The new work by Eleanor Kotlarik Wang is referenced in images and textiles from various world cultures. Domestic objects such as embroidered baby carriers from the Yunnan culture are explored as iconic shapes that seem to open their arms in a protective or welcoming embrace. Folk patterns and stitchery from her Slovak origins become painterly abstracts. Many paintings include hand-stitching fused into the surfaces. In a digital age where high-tech computer manipulations often replace traditional artistic techniques, these paintings reveal the artist’s touch.

July 29 – August 22, 2020

Ribbons Stretching Across the World: Eleanor Kotlarik Wang’s multicultural approach to her latest exhibition, Ribbons of Stretch

Studio Gallery | 2108 R Street NW, Washington DC  20008 | (202) 232-8734

In my view, folk handcrafted items in their many varied forms such as embroideries, ceramics, textiles, or woodwork have a direct connection to the hand and heart of the maker.  The colors or patterns on objects have communal as well as personal connections to the artist’s view of his/her history and community.   Many of these marks are ancient and universal in world cultures.  The dots, lines and cross hatchings create a visual language that has a direct and mysterious connection from the past to the present moment of viewing or touching. 

My paintings are visual responses to forms, textures, colors and symbols from many world cultures.  My love and appreciation for textiles were developed early in life with Slovak embroideries and other folk objects which were displayed and used in my childhood home in Slovakia and later in Chicago.  This appreciation expanded as I came in contact with other cultures  (ancient and contemporary) which placed much emphasis on beauty and adornment of objects of daily use.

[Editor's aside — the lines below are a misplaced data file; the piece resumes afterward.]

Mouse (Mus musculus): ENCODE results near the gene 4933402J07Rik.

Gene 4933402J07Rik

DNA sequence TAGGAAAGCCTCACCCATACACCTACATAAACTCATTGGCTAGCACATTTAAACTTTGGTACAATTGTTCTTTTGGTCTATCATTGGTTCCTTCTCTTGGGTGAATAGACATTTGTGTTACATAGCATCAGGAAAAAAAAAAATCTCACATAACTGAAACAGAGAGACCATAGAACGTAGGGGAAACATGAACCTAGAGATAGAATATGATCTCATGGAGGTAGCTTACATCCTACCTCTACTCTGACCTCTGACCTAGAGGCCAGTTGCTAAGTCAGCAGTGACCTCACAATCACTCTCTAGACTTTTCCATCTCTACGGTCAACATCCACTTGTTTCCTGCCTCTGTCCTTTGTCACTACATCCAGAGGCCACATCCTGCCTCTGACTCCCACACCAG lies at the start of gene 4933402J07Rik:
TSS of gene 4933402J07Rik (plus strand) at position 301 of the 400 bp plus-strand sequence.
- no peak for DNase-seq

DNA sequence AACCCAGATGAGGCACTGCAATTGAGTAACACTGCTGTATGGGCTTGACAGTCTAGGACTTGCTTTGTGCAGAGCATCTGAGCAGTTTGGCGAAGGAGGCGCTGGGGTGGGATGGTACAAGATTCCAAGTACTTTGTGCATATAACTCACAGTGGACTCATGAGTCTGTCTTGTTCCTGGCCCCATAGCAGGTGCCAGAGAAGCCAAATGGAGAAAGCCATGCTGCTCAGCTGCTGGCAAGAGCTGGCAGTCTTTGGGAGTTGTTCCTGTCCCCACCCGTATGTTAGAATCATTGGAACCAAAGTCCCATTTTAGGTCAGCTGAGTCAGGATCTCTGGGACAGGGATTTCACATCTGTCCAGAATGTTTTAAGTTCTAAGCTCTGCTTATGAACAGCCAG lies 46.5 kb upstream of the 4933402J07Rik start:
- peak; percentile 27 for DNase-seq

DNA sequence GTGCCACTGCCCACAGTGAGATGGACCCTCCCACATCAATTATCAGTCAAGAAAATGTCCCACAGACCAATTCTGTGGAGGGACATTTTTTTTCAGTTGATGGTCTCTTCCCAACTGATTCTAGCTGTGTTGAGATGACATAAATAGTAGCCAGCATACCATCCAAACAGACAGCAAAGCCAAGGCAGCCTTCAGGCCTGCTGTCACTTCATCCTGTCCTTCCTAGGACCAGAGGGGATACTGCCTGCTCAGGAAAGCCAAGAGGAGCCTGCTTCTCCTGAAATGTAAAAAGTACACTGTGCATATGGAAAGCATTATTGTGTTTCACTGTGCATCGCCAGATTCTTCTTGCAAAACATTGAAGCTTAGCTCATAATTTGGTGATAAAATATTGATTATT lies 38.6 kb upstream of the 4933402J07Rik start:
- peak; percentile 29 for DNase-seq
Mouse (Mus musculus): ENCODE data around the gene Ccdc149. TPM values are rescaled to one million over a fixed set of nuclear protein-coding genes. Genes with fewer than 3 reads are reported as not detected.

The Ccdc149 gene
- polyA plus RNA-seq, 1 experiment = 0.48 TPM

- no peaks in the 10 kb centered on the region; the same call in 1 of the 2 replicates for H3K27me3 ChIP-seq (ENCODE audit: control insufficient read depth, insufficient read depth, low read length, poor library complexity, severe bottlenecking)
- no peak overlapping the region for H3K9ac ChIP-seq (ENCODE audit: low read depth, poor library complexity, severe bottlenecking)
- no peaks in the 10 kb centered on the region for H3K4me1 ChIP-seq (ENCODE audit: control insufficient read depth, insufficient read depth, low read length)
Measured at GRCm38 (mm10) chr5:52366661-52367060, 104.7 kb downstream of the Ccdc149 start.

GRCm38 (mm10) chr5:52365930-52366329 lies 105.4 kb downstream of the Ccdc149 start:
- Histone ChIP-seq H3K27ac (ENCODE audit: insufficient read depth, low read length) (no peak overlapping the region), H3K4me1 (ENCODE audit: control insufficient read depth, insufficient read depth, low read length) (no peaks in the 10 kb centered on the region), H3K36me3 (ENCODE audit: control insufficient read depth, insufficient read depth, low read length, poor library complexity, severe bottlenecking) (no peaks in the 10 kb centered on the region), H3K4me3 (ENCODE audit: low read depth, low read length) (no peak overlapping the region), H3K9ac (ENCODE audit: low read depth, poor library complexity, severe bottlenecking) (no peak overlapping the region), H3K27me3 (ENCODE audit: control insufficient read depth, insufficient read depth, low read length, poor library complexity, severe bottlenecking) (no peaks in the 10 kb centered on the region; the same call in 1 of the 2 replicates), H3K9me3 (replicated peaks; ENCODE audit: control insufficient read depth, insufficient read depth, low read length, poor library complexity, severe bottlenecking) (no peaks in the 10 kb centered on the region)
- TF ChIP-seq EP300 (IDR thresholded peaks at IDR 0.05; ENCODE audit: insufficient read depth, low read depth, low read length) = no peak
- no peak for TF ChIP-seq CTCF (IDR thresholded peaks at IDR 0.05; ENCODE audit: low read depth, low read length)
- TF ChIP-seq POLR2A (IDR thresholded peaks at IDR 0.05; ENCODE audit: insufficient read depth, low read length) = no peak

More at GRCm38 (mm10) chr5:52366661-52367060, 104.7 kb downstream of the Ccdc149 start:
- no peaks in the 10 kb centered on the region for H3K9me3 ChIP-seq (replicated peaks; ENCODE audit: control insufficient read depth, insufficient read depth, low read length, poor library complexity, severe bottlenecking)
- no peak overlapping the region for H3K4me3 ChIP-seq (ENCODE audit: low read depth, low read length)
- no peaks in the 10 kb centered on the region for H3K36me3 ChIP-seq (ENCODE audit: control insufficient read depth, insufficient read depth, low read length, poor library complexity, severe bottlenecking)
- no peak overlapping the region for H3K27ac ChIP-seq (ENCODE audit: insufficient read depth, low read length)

Some of the objects that inspired me are baby carriers from rural Chinese villages.  A skilled person created swaddling cloths for new babies that were born to a local family.  Motifs and colors varied from village to village, but the idea of presenting a new mother and child with a useful, beautiful gift from the village has such a primal sense of love, welcoming and protection that are fundamental in society even today, though it takes many other visual forms.  

My responses to objects were personal and took different directions in the making. Sometimes it was the colors, sometimes, shapes that led me down a road that was unchartered and exploratory.  My grandmother was a tailor and my mother sewed and knit beautifully making her own (and my) clothes for many years.  Leftover buttons and other sewing notions are part of my heritage, and I enjoyed finding ways to incorporate them in the paintings.   The decision to add stitching to my creative vocabulary became extremely satisfying on a personal level.  In each prick and stitch I came to a closer appreciation and connection to the handwork of people (mostly women)  who through the ages left their marks and spirit in objects that were used by their community.